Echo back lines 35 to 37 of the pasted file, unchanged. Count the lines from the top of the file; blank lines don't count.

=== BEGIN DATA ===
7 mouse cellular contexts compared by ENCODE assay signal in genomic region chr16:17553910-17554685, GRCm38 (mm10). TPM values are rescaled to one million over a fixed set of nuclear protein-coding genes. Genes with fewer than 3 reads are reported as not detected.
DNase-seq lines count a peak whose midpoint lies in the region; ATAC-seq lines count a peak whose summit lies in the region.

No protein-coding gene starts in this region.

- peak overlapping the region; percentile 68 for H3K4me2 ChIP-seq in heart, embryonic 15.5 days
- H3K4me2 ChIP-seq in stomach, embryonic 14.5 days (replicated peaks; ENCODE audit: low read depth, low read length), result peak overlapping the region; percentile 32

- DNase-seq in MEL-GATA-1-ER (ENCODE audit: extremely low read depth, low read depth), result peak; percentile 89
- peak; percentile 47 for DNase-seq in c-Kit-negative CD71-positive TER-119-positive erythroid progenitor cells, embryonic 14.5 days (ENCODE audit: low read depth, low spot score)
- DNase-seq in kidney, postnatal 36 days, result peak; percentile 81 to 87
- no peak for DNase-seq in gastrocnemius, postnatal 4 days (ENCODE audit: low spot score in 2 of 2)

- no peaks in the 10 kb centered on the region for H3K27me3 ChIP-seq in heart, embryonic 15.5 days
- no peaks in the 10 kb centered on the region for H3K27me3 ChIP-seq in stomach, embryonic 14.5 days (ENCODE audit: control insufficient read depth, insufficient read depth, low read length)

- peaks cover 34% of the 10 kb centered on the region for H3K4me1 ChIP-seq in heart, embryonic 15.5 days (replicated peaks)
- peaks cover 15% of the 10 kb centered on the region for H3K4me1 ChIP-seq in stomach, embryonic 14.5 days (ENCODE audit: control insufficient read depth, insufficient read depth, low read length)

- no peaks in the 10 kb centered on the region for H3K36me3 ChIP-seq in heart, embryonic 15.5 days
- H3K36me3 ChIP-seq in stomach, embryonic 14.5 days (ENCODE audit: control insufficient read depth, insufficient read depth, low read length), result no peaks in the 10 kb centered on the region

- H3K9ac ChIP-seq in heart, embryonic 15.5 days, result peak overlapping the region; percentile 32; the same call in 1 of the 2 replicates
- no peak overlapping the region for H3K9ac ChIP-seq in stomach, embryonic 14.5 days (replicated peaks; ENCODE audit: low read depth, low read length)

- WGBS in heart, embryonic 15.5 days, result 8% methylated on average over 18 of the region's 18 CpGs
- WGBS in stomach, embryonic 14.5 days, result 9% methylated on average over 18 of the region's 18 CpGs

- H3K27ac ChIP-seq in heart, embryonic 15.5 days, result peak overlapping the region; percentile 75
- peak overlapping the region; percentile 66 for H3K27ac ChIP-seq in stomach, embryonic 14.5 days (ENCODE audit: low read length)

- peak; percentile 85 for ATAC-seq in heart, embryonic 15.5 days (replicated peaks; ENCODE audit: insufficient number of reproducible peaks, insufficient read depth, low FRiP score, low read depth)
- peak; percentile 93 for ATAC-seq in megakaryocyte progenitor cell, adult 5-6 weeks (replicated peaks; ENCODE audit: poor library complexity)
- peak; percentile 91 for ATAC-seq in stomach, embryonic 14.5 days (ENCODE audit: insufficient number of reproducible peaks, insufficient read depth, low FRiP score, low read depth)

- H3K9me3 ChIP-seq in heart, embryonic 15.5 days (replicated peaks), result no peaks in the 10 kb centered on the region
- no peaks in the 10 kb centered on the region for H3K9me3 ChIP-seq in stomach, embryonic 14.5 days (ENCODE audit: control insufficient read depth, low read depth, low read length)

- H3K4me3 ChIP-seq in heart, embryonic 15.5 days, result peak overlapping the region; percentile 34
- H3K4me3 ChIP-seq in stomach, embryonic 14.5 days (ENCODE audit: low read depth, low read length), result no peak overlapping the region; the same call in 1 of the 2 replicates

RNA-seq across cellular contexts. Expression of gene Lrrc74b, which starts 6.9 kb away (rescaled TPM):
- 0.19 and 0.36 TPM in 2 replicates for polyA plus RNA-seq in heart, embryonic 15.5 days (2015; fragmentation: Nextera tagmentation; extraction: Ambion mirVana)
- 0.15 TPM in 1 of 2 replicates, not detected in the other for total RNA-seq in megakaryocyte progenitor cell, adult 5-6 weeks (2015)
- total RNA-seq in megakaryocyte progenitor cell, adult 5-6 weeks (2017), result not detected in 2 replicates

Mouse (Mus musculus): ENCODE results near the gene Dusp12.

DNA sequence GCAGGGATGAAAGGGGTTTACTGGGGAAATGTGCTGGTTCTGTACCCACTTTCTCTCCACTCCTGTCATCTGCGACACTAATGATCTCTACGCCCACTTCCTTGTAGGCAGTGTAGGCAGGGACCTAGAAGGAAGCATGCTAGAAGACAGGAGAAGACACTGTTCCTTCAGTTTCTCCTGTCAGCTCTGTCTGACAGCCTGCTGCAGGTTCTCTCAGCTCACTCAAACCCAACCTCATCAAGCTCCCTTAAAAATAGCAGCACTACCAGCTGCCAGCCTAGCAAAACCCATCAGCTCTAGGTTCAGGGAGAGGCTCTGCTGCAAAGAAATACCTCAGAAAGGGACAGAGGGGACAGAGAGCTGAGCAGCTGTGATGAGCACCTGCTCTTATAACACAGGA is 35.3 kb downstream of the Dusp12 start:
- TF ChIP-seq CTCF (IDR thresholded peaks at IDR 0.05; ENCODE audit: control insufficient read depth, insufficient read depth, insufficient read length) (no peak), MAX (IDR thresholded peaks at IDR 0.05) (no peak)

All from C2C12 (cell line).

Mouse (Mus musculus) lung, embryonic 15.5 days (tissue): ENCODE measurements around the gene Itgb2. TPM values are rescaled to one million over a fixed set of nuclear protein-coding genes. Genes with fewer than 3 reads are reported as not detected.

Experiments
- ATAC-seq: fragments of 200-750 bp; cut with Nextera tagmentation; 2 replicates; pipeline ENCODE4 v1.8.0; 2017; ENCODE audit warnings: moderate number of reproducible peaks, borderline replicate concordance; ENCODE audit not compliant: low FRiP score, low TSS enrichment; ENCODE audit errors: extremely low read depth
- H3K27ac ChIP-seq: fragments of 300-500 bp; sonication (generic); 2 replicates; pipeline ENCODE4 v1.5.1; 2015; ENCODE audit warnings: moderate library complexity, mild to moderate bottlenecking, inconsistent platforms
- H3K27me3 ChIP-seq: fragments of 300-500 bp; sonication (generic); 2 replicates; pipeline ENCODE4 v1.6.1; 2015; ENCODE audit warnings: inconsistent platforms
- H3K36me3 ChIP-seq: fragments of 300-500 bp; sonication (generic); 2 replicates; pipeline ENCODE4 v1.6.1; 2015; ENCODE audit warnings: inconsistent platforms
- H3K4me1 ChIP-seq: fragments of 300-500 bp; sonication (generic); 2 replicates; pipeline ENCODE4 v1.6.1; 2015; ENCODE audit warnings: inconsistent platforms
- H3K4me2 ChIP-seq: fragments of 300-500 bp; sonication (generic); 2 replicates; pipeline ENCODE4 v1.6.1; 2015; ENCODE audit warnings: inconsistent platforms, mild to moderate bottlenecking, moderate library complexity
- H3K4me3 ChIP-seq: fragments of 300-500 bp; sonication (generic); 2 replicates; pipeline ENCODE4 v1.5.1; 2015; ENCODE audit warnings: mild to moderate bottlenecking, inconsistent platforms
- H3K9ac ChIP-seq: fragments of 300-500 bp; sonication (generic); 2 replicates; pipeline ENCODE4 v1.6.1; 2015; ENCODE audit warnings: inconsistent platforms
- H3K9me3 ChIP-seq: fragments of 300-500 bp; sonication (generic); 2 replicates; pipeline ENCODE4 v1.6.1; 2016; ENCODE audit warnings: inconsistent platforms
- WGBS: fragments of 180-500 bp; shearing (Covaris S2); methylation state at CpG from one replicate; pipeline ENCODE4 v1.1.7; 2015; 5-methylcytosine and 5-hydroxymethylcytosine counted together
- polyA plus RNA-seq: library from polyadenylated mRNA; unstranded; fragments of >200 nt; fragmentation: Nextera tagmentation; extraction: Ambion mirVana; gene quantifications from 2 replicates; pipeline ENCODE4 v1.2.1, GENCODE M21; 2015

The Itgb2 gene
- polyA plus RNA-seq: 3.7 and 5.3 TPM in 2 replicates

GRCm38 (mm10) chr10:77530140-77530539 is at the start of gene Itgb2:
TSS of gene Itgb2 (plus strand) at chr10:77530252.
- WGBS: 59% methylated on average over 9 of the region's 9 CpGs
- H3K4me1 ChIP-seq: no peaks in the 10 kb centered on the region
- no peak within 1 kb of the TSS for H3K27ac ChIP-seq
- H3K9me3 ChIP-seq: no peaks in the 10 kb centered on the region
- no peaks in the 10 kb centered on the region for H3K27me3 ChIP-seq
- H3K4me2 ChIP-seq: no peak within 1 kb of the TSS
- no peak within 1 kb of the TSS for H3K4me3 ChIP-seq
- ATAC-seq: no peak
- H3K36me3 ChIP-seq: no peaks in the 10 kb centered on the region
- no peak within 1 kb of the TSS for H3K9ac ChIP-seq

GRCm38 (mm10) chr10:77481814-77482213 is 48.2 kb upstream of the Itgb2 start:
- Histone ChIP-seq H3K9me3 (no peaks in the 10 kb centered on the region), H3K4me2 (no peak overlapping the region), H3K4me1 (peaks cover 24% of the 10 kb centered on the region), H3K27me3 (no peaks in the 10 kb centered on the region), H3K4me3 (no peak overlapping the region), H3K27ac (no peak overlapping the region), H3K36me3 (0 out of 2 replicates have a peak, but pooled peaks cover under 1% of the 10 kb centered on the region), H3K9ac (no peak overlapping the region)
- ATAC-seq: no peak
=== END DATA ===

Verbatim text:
- TF ChIP-seq CTCF (IDR thresholded peaks at IDR 0.05; ENCODE audit: control insufficient read depth, insufficient read depth, insufficient read length) (no peak), MAX (IDR thresholded peaks at IDR 0.05) (no peak)

All from C2C12 (cell line).

Mouse (Mus musculus) lung, embryonic 15.5 days (tissue): ENCODE measurements around the gene Itgb2. TPM values are rescaled to one million over a fixed set of nuclear protein-coding genes. Genes with fewer than 3 reads are reported as not detected.